Setting reading comprehension into a socio-developmental context, Colin Harrison [University of Nottingham] suggested that reading for meaning should be emphasised as an active and strategic process in school, promoting a triangular relationship between reader, author and text. Harrison proposed that decoding and comprehension should be taught in combination, so developing readers realise that the goal of decoding is to find meaning and appreciate the rewards that meaning can bring.

Language foundations of reading comprehension
Many poor comprehenders have been shown to have poor oral language compared to controls (Nation, Clarke, Marshall, & Durand, 2004). However, it has previously been difficult to establish the causality of this relationship; it could be that initial language weaknesses lead to difficulties in understanding text, or alternatively it might be that children who struggle with reading comprehension do not benefit from the support that reading provides to oral language development.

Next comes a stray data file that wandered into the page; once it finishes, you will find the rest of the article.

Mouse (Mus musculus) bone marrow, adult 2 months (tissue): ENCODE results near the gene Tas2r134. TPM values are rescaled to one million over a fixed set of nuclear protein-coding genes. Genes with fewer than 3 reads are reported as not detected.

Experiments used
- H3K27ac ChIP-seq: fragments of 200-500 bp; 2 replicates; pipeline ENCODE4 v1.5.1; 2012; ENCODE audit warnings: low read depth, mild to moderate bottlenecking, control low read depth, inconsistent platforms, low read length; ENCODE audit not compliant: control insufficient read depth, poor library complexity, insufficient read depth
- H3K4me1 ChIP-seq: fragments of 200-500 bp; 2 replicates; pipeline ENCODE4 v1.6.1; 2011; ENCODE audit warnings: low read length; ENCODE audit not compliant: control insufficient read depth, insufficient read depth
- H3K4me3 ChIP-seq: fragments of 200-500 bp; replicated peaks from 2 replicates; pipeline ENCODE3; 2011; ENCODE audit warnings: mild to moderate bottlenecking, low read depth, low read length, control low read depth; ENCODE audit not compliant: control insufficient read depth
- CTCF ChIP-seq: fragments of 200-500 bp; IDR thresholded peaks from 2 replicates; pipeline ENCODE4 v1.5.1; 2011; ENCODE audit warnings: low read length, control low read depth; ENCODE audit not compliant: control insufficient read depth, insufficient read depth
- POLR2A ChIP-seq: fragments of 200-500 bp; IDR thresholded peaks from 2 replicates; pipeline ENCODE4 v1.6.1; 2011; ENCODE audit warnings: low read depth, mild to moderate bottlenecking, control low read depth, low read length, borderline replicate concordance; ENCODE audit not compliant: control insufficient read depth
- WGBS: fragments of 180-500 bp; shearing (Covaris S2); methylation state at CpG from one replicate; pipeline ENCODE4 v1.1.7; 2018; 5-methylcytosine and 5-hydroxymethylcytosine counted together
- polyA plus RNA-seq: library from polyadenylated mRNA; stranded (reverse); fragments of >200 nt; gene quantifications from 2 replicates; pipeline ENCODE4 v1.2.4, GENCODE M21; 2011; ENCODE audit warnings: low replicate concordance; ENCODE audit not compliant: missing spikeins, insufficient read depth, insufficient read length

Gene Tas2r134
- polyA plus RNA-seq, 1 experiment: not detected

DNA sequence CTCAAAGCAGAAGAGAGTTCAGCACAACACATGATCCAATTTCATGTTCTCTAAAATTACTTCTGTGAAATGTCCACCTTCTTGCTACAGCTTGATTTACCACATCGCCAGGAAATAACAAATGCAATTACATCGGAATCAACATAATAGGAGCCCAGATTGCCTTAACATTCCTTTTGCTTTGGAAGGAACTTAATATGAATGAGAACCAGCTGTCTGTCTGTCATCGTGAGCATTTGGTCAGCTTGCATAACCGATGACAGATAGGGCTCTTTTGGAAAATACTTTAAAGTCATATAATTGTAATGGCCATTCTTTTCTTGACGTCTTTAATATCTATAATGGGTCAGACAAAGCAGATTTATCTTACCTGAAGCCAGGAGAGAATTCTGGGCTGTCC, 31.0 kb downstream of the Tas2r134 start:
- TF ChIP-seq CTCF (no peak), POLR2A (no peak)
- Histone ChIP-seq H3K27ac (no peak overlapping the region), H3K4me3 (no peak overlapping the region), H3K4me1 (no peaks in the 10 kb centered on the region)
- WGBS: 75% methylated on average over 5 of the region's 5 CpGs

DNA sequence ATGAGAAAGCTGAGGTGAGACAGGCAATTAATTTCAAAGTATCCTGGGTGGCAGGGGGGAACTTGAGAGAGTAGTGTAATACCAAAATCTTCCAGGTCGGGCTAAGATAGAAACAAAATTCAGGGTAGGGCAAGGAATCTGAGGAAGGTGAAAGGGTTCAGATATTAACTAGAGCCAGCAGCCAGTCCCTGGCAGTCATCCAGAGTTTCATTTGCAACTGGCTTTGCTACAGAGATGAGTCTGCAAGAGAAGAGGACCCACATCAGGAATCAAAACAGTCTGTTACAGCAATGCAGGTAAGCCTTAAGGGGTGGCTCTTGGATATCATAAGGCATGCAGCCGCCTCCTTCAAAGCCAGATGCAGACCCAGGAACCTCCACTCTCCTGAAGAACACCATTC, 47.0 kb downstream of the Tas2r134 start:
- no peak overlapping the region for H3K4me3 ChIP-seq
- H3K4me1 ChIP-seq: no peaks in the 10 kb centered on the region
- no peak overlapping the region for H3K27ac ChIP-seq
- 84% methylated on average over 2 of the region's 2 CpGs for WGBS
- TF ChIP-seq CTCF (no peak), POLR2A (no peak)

One way to elucidate the nature of the relationship is to carry out longitudinal studies of the same children over several years. Kate Nation [University of Oxford] reported findings which suggested that children who went on to develop problems with reading comprehension frequently had pre-existing oral language deficits; problems with spoken language seem to restrict the development of reading comprehension. However, this does not exclude the possibility that deficits in reading comprehension ability also have detrimental effects on oral language development. Indeed, it seems likely that from mid-childhood onwards these sets of skills develop in an iterative fashion, with improvements in one skill set leading to improvements in the other set and vice-versa. Thus children who have initial oral language weaknesses develop resultant problems with reading comprehension, which then in turn exacerbate their problems with spoken language development in a ‘poor-get-poorer’ cycle.
Given the association between specific reading comprehension difficulties and oral language weaknesses, the possibility that poor comprehenders simply have a form of language impairment presents itself. Indeed, Dorothy Bishop [University of Oxford] reported on children with specific language impairment (SLI) who showed exactly the same profile of reading performance as the classic poor comprehenders described previously, that is, they had below-average reading comprehension abilities despite go